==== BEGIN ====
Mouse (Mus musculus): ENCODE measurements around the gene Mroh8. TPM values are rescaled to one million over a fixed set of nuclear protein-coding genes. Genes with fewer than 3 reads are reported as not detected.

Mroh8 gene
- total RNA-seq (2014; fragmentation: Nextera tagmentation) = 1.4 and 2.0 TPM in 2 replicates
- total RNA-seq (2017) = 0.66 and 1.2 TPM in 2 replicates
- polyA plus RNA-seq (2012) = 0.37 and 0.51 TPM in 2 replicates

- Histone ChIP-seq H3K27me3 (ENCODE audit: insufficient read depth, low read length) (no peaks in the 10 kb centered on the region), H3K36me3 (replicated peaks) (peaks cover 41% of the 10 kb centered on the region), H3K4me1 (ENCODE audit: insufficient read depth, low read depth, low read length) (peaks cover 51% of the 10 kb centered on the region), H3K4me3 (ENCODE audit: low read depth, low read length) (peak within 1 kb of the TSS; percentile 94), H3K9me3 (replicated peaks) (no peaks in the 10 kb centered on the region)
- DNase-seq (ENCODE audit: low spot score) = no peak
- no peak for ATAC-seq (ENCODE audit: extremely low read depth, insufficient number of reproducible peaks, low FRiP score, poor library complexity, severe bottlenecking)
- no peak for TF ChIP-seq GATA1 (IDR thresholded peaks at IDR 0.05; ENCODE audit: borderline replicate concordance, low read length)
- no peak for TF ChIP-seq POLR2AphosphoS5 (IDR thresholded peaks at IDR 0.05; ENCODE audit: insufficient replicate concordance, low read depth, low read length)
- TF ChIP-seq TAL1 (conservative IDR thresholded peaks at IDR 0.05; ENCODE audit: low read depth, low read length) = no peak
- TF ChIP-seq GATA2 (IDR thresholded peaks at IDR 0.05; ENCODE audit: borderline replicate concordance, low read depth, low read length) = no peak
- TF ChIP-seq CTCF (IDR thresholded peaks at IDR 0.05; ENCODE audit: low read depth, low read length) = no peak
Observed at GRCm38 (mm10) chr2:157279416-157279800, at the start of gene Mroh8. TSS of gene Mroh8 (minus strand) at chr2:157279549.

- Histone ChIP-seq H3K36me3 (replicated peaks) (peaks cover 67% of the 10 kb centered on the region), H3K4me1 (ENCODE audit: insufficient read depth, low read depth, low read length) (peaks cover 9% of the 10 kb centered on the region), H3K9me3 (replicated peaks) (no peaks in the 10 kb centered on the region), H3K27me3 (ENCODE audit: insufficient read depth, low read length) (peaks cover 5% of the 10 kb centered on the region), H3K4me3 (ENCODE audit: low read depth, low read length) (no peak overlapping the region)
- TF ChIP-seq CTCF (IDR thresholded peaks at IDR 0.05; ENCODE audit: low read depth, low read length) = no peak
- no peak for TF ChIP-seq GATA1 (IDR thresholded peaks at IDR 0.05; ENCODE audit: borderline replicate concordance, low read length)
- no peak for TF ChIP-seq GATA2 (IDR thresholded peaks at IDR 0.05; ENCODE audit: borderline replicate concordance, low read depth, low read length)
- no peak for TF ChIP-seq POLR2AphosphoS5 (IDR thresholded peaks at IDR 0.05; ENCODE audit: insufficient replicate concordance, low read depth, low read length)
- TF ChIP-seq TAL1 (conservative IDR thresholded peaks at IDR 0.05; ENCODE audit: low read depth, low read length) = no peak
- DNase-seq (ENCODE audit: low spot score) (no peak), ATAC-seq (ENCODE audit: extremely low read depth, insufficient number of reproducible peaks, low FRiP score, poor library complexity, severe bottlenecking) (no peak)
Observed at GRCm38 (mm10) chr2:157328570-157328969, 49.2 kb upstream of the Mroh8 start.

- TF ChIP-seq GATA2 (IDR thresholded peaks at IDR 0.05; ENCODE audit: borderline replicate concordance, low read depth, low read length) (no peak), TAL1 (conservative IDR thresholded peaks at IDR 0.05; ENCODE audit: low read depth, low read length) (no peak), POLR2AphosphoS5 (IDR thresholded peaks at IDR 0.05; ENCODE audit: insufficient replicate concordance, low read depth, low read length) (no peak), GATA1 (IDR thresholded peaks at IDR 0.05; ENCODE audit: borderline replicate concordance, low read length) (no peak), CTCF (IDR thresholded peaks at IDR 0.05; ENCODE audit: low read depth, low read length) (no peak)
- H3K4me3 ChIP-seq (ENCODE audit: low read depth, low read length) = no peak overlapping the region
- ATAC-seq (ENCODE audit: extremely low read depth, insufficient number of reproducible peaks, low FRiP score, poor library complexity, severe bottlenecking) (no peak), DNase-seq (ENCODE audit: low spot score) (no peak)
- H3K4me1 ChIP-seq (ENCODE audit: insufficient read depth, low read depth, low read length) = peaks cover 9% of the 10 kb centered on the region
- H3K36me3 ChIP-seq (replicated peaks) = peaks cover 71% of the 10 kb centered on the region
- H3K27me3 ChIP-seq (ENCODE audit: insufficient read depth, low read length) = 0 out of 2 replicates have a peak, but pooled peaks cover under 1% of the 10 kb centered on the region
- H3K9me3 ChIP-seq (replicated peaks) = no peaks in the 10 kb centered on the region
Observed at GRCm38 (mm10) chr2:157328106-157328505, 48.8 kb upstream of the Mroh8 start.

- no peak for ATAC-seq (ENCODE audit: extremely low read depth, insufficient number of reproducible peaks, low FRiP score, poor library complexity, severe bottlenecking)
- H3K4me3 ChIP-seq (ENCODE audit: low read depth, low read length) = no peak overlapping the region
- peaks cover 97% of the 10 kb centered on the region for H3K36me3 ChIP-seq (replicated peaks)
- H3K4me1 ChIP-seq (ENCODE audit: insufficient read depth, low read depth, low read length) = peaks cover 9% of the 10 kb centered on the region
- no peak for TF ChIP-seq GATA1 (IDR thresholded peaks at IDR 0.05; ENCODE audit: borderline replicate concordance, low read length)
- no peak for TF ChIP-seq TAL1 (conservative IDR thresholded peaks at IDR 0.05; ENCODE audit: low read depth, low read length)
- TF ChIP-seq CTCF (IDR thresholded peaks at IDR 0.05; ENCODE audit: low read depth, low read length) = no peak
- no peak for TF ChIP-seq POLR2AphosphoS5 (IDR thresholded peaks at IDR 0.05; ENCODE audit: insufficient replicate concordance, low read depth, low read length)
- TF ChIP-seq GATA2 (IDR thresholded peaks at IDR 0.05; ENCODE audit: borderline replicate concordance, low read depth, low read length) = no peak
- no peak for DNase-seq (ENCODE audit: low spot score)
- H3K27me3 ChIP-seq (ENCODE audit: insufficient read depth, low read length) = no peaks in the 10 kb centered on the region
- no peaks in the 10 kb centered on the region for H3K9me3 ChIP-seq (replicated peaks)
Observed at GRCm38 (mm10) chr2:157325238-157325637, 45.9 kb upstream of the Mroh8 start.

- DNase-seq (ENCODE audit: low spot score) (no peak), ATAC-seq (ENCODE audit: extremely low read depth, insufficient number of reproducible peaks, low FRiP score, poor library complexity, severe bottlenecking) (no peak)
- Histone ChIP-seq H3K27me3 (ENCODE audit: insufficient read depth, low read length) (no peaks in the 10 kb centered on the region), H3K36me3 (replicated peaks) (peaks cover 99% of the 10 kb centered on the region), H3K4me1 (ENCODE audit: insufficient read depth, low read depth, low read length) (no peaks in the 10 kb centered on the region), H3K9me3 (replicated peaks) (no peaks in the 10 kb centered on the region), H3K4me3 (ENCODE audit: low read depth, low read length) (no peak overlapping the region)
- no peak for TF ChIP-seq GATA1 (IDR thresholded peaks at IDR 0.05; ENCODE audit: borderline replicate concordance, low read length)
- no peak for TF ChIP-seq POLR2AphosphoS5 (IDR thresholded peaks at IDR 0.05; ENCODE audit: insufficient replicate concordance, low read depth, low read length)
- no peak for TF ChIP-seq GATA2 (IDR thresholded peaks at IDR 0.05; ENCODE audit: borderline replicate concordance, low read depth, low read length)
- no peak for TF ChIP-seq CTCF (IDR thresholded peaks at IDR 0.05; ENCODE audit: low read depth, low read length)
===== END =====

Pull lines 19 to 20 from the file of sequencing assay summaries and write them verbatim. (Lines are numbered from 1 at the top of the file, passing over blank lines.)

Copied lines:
- no peak for TF ChIP-seq POLR2AphosphoS5 (IDR thresholded peaks at IDR 0.05; ENCODE audit: insufficient replicate concordance, low read depth, low read length)
- TF ChIP-seq TAL1 (conservative IDR thresholded peaks at IDR 0.05; ENCODE audit: low read depth, low read length) = no peak